The Dutch went all the way to the final, finishing as runners up to the mighty USWNT, however due to her rookie status Inessa didn’t play at the tournament. But she still reflects on it as a positive experience, telling the Guardian “Even though I didn’t play I felt like I deserved the medal. The staff made us feel like part of the team from day one. It’s not the 11 players or the 14 players who’ve played that win the silver medal, it is everyone.”

Prior to the World Cup and after five seasons at Ajax she had left Dutch domestic football for the WSL in England, moving to Everton in 2018 in a deal that took fellow Dutchwoman Marthe Munsterman the other way.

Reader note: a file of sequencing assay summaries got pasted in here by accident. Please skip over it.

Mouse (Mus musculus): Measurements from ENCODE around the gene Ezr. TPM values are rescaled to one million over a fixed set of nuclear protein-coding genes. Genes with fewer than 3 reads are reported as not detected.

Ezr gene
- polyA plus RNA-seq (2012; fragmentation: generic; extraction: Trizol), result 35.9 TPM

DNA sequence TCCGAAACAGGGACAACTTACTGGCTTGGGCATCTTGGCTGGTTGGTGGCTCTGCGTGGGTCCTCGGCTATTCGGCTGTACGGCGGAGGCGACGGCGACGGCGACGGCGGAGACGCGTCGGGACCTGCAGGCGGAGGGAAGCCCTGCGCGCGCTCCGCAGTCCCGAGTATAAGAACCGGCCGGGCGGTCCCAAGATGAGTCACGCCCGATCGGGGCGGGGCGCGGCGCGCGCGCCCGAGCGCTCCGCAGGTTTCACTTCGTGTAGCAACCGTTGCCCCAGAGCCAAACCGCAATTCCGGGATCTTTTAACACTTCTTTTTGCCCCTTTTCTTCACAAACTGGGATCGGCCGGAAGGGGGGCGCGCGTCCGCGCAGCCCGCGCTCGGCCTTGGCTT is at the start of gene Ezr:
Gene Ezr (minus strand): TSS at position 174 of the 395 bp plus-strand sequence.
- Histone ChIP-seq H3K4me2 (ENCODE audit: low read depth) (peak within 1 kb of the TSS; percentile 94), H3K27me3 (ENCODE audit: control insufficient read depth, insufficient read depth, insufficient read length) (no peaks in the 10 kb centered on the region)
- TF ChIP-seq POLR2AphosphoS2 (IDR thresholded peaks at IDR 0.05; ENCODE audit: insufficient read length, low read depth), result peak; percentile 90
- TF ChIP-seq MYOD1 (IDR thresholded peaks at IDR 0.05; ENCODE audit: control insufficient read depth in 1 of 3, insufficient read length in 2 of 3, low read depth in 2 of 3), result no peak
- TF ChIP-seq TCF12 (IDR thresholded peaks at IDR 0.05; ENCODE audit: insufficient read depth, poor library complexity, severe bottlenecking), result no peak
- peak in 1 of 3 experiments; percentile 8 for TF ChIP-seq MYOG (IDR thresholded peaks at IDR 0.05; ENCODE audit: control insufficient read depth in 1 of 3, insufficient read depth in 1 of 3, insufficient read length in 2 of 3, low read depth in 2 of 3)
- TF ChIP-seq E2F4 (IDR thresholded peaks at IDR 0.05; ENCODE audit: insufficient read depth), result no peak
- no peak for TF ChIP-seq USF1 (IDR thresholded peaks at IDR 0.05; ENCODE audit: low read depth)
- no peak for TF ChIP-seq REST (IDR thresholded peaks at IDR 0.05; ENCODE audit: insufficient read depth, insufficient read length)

Upon signing for Everton she said: “I hope to help them by scoring goals and attacking.” And her eight goal contribution in her first season (four goals, four assists), did just that and was a huge part in Everton’s survival in the Women’s Super League as they scraped a 10th place finish. That season she also won the club’s Goal of the Season award in for an outstanding long-range strike in the Merseyside derby.

But while the following season the team’s fortunes improved, her influence reduced and her contract was not renewed at the end of the season. She told the offside rule on her second season at Everton: “It’s a huge improvement from last year so I am really happy to have played a part in that. Last year was my first season away from the Eredivisie and Ajax and when I was there we were always playing for the Championship and the cups. But the league here is much better and far more physical and the game moves a lot faster, the Dutch game is catching up but it’s not at this level yet. For me it was very different to be that low in the table and it was annoying because I wasn’t used to losing that many games but this season we’ve improved lots in results and in the football we’ve been playing.”